Friday, October 09, 2009

Charles Crawford on President Obama's Nobel Peace Prize

The retired British diplomat on the first American President since Jimmy Carter to win the honor:
Here is the citation for President Obama's Nobel Peace Prize. One line stands out:

His diplomacy is founded in the concept that those who are to lead the world must do so on the basis of values and attitudes that are shared by the majority of the world's population.


Michael Binyon gets in an early wallop.

John Miller at The Corner notes that nominations for this award had to be in by 1 February 2009, so Obama wins on the basis of 10 days' work!

On the substance, I always thought that democratic leaders should respond to the values and attitudes of those who elected them, not those who don't. My bad.

How do we assess the Values and Attitudes shared by the 'majority of the world's population'?

It looks like a safe bet to say that (for example) they are for the death penalty and generally homophobic. So does Obama represent them?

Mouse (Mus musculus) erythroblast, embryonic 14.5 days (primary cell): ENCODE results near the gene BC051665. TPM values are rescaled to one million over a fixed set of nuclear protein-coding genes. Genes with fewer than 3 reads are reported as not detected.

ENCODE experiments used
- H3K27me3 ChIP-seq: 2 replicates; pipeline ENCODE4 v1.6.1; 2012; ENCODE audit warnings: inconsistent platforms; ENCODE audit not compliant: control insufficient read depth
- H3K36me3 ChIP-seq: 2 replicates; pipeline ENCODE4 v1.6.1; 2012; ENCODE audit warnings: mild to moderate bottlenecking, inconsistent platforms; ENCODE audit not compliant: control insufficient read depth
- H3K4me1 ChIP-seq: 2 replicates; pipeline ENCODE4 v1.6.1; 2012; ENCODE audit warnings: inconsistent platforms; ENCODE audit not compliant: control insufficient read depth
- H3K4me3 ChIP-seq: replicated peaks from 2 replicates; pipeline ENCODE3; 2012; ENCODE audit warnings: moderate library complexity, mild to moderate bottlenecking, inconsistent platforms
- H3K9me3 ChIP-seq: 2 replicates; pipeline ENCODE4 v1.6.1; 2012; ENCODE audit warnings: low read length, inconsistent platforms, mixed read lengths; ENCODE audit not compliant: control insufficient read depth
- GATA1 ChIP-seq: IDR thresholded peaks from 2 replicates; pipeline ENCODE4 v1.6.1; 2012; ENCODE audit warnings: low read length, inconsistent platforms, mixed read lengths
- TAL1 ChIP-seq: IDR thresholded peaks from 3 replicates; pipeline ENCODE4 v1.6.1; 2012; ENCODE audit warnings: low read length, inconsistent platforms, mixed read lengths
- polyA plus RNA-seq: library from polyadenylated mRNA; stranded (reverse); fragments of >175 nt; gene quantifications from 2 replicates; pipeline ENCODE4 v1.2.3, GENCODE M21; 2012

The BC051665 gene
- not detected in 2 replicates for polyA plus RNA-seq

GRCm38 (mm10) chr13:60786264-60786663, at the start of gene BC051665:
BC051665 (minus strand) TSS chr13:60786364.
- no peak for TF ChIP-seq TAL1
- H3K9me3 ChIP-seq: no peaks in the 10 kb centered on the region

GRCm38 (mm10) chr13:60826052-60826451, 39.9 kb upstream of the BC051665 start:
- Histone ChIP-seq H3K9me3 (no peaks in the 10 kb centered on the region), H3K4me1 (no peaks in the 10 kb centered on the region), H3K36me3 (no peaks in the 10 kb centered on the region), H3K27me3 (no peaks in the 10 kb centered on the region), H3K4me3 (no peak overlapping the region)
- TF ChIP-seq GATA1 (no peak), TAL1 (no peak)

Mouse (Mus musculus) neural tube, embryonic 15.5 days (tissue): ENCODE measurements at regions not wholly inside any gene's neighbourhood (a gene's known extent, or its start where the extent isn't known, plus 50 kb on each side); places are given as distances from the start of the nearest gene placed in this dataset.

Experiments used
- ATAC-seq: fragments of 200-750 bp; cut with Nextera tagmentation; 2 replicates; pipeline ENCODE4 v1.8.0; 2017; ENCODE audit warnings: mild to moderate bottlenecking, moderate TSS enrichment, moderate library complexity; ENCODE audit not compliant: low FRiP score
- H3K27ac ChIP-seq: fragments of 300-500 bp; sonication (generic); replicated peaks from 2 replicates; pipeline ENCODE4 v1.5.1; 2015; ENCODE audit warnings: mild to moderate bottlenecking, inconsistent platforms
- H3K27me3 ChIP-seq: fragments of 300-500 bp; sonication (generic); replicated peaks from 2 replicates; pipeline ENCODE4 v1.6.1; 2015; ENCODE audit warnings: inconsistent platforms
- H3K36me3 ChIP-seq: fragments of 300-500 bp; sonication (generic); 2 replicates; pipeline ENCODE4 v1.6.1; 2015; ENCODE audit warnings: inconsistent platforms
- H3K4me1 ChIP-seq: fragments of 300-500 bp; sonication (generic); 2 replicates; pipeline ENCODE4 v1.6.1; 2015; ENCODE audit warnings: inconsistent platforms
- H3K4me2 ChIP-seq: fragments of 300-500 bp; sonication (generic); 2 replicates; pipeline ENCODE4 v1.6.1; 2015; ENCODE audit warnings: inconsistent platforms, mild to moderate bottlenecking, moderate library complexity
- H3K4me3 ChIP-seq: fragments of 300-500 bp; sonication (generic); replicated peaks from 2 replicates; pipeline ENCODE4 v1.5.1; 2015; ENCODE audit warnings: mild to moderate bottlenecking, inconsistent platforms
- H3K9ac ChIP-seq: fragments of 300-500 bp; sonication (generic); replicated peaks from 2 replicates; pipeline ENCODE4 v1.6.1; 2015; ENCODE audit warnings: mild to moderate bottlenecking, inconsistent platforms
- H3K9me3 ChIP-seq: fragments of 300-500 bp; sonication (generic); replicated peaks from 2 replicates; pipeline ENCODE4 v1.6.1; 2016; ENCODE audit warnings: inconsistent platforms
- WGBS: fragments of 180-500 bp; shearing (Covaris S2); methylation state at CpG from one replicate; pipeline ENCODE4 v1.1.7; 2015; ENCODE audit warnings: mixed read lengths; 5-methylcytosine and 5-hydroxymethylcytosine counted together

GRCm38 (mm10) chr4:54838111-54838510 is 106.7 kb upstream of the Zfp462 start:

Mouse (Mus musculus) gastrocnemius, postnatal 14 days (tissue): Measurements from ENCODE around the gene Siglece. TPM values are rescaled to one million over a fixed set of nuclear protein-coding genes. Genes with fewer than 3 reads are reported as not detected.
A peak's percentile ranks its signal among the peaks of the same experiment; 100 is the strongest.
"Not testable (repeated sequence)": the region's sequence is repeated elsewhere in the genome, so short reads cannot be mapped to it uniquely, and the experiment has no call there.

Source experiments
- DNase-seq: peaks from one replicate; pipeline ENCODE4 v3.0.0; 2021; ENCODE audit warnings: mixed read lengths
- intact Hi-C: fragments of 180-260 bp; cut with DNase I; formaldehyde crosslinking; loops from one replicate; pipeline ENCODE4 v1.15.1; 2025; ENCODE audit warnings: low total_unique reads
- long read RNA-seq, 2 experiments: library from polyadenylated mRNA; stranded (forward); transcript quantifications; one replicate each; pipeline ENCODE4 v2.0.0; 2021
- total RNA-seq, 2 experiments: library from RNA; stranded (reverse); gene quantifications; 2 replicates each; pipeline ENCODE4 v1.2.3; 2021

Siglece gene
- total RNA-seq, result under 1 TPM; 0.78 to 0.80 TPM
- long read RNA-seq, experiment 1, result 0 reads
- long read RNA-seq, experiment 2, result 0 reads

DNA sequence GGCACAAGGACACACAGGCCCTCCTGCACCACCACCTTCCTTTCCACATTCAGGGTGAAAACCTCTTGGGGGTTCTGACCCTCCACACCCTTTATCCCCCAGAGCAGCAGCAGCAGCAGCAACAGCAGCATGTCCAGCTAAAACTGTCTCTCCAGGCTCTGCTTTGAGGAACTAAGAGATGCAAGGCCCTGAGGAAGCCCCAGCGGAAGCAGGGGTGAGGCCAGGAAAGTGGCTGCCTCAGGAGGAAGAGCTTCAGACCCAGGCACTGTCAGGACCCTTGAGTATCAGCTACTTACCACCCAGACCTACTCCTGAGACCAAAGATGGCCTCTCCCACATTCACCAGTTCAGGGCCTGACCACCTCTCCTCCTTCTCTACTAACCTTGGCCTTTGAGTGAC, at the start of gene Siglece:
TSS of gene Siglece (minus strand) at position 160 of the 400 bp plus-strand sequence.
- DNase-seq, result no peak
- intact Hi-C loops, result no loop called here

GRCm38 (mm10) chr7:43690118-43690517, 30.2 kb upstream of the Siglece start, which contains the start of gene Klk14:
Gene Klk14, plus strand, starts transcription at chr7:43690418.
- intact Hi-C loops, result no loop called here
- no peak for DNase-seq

If a majority of the planet in a global poll voted to abolish Israel or indeed the USA, would Obama represent them?


The good news here is that to try to save a flagging Presidency sooner or later President Obama will order a tough response to some or other outrage against civilisation somewhere on Earth, and then these simpering Euro-weeny Nobelists will be left looking utterly ridiculous.

Update: a reader wittily proposes a posthumous Nobel Peace award to Neville Chamberlain.

The point being that the Road to Hell is paved with Good Intentions. Delivering real progress on peace and disarmament requires not only la few days' worth of lofty rhetoric in that direction, but years of patient and wily and skilled work.

And, perhaps, some tough work which does not easily accord with the Values and Attitudes of the majority of the world's population.

Which we'll be able to asertain with great accuracy once all of them have a free vote for their own leaders and a free media so that rival views can be explored and debated.

In other words, not for a very long time.

An award which at best is a tad premature?